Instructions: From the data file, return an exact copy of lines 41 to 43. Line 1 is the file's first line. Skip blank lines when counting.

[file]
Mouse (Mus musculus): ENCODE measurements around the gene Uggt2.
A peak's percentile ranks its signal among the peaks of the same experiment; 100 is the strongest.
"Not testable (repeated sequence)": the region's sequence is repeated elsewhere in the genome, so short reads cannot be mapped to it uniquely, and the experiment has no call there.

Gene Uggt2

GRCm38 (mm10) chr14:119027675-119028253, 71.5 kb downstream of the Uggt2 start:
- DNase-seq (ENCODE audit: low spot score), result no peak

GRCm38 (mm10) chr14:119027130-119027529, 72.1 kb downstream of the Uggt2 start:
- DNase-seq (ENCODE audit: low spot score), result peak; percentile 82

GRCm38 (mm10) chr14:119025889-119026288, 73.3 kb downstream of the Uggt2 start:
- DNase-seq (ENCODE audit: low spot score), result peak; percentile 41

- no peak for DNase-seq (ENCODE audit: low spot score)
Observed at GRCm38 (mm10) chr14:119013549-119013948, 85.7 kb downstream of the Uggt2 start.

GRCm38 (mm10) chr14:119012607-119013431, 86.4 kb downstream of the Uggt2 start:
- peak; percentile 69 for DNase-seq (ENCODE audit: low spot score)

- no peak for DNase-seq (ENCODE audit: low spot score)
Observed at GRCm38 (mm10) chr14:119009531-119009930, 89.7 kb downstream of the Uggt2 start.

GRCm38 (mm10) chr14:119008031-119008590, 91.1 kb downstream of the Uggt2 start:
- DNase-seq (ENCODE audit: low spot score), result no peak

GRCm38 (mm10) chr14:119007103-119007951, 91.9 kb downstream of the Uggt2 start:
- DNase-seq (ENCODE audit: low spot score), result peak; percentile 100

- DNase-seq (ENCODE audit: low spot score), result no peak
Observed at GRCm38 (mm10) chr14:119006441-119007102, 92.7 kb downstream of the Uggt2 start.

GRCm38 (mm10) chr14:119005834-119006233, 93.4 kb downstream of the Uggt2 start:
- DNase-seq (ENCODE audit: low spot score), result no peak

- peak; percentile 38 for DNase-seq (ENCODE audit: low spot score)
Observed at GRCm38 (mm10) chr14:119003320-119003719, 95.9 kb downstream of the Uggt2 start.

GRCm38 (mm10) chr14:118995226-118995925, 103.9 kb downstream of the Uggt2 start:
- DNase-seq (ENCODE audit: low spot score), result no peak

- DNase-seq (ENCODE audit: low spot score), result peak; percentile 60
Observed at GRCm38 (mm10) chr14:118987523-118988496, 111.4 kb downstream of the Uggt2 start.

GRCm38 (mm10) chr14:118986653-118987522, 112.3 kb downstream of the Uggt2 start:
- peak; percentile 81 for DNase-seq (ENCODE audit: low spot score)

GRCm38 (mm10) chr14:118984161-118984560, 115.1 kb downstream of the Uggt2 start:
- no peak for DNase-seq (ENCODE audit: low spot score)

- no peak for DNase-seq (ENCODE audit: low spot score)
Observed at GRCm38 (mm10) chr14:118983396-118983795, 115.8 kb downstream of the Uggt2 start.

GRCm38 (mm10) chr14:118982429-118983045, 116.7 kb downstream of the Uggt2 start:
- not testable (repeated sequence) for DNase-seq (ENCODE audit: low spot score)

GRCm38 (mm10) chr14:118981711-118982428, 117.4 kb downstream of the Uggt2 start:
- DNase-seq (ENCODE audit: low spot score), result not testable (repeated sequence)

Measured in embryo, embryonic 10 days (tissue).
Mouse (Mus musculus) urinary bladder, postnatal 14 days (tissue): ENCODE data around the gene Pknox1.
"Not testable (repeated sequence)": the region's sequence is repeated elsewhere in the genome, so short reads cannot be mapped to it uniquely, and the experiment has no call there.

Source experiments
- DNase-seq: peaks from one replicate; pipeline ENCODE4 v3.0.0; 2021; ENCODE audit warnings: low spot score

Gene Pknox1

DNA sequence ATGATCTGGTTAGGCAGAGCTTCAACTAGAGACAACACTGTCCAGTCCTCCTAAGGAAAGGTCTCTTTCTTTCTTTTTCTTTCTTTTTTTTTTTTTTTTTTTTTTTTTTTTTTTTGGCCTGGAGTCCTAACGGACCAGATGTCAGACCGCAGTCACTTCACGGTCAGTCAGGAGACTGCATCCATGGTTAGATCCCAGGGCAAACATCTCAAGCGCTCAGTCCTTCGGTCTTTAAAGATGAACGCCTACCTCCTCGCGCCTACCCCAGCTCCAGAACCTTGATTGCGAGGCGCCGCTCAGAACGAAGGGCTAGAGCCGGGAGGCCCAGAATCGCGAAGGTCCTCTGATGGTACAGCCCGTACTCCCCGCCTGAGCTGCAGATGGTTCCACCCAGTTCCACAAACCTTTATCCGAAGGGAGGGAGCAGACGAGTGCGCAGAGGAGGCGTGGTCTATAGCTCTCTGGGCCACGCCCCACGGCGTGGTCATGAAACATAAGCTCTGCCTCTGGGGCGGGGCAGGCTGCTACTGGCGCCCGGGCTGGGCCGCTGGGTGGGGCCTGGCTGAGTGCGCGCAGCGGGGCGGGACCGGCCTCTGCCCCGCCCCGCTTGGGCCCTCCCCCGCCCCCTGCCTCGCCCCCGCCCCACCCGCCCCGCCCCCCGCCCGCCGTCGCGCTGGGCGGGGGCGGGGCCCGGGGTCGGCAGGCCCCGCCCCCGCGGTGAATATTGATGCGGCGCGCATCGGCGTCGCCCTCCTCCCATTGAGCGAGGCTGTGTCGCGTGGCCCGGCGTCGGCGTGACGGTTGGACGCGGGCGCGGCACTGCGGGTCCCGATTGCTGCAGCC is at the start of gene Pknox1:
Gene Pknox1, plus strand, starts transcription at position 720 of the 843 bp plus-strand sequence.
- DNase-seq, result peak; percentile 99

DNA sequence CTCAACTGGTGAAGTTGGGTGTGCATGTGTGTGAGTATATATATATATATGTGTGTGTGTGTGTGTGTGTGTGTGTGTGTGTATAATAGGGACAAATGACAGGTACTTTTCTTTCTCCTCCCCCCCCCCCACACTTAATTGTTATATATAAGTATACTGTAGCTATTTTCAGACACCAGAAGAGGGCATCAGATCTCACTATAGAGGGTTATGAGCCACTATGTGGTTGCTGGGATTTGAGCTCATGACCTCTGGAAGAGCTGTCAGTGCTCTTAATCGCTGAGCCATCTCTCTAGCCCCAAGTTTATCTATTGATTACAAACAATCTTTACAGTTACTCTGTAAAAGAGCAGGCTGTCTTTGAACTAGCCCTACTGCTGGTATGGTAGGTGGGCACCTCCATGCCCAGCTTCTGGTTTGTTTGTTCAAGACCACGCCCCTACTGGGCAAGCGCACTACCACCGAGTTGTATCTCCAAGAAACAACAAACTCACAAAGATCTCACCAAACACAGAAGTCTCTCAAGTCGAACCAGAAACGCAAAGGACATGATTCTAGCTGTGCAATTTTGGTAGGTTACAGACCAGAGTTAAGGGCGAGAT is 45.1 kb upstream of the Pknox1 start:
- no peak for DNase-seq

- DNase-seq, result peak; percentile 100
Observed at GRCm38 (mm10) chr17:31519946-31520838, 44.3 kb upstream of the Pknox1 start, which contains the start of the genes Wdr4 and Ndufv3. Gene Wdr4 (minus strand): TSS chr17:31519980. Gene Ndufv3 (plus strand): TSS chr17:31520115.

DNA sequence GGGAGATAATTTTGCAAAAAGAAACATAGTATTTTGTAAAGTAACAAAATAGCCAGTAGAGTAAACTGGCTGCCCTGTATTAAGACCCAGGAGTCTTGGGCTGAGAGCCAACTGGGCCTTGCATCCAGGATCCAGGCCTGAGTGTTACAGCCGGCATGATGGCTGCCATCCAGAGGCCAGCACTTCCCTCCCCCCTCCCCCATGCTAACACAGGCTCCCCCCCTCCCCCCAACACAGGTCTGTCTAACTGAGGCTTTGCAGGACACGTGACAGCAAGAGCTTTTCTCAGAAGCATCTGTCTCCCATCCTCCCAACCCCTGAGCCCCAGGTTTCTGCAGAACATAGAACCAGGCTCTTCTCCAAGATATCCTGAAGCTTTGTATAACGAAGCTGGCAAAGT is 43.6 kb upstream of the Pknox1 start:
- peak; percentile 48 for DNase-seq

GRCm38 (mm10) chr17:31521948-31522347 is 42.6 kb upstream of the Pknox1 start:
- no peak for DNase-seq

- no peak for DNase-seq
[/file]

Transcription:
Measured in embryo, embryonic 10 days (tissue).
Mouse (Mus musculus) urinary bladder, postnatal 14 days (tissue): ENCODE data around the gene Pknox1.
"Not testable (repeated sequence)": the region's sequence is repeated elsewhere in the genome, so short reads cannot be mapped to it uniquely, and the experiment has no call there.